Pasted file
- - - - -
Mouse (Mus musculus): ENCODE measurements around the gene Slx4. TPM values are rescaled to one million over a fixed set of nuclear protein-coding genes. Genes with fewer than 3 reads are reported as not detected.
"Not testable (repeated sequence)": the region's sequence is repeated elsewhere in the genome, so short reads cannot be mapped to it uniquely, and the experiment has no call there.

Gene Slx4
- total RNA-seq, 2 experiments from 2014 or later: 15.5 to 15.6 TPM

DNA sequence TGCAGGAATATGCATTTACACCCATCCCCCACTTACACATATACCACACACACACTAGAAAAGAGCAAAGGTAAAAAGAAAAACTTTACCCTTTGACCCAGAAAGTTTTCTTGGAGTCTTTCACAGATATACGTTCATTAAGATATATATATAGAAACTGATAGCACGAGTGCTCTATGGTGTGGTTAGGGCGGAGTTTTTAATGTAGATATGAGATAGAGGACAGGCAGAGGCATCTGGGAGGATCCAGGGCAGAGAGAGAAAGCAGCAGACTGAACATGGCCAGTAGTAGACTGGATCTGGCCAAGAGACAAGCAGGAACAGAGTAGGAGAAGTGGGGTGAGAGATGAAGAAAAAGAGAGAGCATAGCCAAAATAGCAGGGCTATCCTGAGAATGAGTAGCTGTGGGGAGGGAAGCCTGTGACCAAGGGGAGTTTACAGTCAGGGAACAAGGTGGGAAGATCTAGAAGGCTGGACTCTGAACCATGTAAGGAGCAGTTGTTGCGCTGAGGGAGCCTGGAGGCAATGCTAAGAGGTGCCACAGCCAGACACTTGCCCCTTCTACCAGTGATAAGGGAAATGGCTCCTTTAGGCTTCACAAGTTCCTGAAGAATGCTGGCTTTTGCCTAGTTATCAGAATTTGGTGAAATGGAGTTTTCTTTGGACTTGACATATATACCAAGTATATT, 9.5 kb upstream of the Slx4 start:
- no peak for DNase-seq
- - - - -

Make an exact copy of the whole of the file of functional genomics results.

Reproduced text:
Mouse (Mus musculus): ENCODE measurements around the gene Slx4. TPM values are rescaled to one million over a fixed set of nuclear protein-coding genes. Genes with fewer than 3 reads are reported as not detected.
"Not testable (repeated sequence)": the region's sequence is repeated elsewhere in the genome, so short reads cannot be mapped to it uniquely, and the experiment has no call there.

Gene Slx4
- total RNA-seq, 2 experiments from 2014 or later: 15.5 to 15.6 TPM

DNA sequence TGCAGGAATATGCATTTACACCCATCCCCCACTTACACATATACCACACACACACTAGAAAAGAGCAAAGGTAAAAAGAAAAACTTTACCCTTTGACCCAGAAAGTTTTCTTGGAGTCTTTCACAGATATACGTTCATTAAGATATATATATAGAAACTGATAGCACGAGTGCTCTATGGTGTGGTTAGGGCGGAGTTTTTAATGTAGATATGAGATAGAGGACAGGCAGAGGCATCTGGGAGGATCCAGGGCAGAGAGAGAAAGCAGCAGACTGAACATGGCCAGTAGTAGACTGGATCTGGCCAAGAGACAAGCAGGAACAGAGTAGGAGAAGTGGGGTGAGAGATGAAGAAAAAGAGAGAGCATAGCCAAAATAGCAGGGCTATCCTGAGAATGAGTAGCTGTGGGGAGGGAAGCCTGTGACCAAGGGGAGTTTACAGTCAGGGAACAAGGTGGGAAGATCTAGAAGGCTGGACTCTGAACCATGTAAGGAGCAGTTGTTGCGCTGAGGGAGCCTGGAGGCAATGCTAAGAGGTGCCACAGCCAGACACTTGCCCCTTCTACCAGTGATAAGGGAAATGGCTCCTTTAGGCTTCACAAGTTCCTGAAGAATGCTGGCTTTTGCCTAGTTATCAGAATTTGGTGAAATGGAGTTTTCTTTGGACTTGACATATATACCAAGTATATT, 9.5 kb upstream of the Slx4 start:
- no peak for DNase-seq